Florida Today from Cocoa, Florida on June 30, 1968 · Page 51
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Florida Today from Cocoa, Florida · Page 51

Cocoa, Florida
Issue Date:
Sunday, June 30, 1968
Page 51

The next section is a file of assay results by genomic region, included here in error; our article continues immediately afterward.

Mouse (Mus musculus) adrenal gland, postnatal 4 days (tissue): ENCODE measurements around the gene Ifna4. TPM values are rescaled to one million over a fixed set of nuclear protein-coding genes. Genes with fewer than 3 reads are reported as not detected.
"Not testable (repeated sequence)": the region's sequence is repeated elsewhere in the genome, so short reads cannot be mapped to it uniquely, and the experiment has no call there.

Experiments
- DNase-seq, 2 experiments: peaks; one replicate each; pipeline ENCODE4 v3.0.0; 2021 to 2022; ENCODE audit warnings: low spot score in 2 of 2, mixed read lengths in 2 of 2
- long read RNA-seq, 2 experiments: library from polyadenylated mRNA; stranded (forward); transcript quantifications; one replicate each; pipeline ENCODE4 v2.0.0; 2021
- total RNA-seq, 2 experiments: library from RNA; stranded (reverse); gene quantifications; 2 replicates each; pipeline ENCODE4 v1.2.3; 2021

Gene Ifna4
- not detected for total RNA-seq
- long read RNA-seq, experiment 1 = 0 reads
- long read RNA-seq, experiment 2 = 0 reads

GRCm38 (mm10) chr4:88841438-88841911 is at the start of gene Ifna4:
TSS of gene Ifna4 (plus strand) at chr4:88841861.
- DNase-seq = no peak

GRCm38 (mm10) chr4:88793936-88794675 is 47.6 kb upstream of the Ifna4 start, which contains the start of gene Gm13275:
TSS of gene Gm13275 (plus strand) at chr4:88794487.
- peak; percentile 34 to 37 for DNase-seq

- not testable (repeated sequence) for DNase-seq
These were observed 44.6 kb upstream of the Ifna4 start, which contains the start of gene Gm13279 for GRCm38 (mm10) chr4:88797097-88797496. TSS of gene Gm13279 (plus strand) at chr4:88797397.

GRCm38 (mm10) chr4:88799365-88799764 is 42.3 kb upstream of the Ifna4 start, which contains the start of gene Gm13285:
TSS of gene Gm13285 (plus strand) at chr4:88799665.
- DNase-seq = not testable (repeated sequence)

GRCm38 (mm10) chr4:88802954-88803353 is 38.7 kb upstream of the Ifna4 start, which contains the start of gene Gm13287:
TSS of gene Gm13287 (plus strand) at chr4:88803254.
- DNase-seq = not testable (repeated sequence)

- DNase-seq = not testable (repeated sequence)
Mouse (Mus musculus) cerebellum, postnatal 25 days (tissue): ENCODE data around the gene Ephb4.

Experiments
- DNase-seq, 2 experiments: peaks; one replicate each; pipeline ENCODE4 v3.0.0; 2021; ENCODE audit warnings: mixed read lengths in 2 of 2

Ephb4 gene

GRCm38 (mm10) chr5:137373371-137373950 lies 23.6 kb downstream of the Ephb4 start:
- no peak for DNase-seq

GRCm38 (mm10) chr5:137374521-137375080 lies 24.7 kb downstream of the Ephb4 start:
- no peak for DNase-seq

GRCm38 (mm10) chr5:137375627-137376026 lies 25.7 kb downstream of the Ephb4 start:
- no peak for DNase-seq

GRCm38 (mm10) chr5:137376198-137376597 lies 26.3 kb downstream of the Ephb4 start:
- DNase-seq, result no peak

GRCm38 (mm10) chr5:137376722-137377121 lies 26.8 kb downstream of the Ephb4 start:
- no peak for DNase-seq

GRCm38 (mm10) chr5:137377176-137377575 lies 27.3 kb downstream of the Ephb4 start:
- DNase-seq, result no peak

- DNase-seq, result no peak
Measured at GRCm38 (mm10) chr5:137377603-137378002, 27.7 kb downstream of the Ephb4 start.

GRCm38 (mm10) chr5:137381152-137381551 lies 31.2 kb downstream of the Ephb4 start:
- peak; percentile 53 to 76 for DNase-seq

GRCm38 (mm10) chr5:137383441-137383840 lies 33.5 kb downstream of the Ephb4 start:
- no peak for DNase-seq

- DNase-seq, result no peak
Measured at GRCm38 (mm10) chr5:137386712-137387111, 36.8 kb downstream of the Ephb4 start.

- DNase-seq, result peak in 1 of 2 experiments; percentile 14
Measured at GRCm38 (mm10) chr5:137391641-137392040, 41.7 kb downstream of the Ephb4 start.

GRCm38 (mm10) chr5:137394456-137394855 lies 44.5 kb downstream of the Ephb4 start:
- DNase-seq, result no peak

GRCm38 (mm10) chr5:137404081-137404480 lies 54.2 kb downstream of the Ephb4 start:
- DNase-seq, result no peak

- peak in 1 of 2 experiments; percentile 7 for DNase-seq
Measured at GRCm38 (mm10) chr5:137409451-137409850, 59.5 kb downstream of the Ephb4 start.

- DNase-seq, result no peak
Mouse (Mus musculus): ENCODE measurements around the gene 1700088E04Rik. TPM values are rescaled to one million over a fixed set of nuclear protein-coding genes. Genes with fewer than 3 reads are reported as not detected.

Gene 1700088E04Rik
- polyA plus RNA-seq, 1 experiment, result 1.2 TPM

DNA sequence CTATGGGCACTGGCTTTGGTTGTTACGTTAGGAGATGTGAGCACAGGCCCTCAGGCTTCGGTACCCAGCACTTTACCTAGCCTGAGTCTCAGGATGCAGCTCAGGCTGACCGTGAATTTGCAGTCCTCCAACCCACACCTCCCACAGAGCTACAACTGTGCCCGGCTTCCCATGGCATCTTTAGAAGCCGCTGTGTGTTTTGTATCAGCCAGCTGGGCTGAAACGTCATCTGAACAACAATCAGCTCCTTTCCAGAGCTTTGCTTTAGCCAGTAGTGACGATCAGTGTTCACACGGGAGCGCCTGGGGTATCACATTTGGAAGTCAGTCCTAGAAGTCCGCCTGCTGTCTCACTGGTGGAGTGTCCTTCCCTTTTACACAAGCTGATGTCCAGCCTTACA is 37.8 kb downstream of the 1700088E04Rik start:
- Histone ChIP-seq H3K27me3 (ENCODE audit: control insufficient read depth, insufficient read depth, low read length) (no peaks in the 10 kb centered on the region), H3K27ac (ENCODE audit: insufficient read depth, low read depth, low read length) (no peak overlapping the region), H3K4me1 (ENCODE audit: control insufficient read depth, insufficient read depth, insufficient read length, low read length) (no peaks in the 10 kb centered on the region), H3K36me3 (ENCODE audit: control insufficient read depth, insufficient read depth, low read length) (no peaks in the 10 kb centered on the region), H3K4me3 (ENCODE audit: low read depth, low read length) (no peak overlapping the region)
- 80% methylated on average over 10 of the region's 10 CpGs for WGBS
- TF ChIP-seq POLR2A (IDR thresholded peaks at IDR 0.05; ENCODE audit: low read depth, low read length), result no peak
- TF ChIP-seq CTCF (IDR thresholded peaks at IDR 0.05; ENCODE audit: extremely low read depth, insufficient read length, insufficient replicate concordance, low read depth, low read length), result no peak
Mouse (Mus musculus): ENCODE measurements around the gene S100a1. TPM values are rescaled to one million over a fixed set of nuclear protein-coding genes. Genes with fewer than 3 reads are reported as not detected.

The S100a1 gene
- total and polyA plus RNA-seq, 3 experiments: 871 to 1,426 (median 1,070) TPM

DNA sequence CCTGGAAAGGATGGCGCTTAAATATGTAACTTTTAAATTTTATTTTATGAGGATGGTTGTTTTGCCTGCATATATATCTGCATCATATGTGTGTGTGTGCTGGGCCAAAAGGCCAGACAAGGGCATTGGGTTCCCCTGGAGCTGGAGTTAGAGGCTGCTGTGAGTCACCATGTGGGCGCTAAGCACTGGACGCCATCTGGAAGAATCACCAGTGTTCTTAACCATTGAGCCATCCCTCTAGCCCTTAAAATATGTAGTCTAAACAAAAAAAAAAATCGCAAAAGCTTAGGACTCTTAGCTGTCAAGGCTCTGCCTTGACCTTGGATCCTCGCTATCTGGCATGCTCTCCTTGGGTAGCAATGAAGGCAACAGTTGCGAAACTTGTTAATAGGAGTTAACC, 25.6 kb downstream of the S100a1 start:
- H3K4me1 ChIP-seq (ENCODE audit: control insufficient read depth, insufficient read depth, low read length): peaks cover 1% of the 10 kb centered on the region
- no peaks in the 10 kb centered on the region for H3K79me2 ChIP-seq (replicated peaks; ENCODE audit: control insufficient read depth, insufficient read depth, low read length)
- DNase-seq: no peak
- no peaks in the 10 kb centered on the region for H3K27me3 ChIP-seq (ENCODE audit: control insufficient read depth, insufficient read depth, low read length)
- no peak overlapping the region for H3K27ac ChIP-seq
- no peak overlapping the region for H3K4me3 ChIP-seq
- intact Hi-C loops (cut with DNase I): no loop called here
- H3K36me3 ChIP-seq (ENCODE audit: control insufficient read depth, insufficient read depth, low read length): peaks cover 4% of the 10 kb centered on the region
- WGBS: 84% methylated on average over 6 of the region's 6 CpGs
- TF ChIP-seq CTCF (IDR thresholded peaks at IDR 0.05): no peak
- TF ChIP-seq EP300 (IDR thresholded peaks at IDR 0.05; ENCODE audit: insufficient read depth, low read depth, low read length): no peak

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ing generators and two nuclear generators would rise (units one and two are now in operation; the first nuclear unit is scheduled to begin producing power in 1970). Much of the rock fill needed for the plant site (raised 18 feet above mean low water) came from the 3 '4 - mile channel dredged in Biscayne Bay to enable barges to deliver fuel oil to fire the boilers. Canny Smith gave orders that outflow pipes be aimed toward the - shore during the dredging and the sand that spilled out formed a clean, white beach at the edge of the bay. As new canals were dug and existing waterways widened, Smith directed engineers to dump the - soil where he wanted to create the Boy Scout camp grounds. Then Smith remembered Hurricane Betsy, which hit Turkey Point in 1965. and scattered thousands of board feet of lumber through the jungle of red white and black mangroves. 'The wood had belonged to a plant contractor, who was insured for this loss. Smith had his workmen patiently retrieve much of the lumber and used it to construct shelters for the Boy and Girl Scouts and picnickers. Wood from packing cases was also used. The attractively stained and completely serviceable structures appear to be made of far better materials. Out - of - town visitors will be particularly interested in Smith's leasing (at $1 a year) of 1,500 acres to the Tropical Audubon Society as a wildlife sanctuary. No hunters nro permitted, but you can shoot with camera or train your binoculars on a variety of specimens even bald eagles have been spotted. Nature trails have boardwalks extending into the swamp. When the Vietnam war made it ad - visablo to step up training at the Tactical Air Command's Sea Survival School, Langley Air Force Base, Va, the cold waters of Chesapeake Bay put a damper on year - round activities. Smith's offer of a Turkey Point site was promptly accepted, and now Vietnam - bound airmen get their dunking in Biscayne Bay and in a lagoon near the "Resurch" shack, where Smith still occasionally spends the night so he 'can closely supervise the many changes taking place. For example: Bud Crostic, his conservation supervisor , was told by experts that grass would never grow in the Baity fill. Not only is grass now growing Bud expects eventually to cover the area with a green carpet but so are tomatoes, black olive, collards, figs and beets. The picnic area is open on a semi - public basis, meaning that groups can reserve the grounds and beach in advance. Some Controls are necessary to avoid congestion, and certain sections of the park reachable only by motoring through the generator area are off limits. It has been a great pleasure to turn this land Into something useful," said Smith. He forgot fo add that Turkey Point is no longer a misnomer: he imported a couple of genuine gobblers. SZ.1 ,.,?X - Wi . ,ii gg" II II II M II SI lllMilm I'll T" i nk '''iliiritr.TWI i iiifn". TnMMIMiMwMrwi 1 W M (lnWs5iSllfllli Vacation Treasure Map for Florida Explorers HEREWITH. t. your invitation to DISCOVER FLORIDA: a Mappc of Treasures, historick 5c amusing in Nature, all of whiche may be discover'd most pleasurably within ye boundaries of ye Peninsula of Florida, beingye Southernmost Portion of ye Ncwe World. FLORIDA POWER & LIGHT HELPING BUILD FLORIDA COMPANY Set your course for adventure. . .pick up your free Vacation Treasure Map at any FPL office. . . and really discover "Florida. SUNDAY, JUNE 30, 1908 PAGE 81

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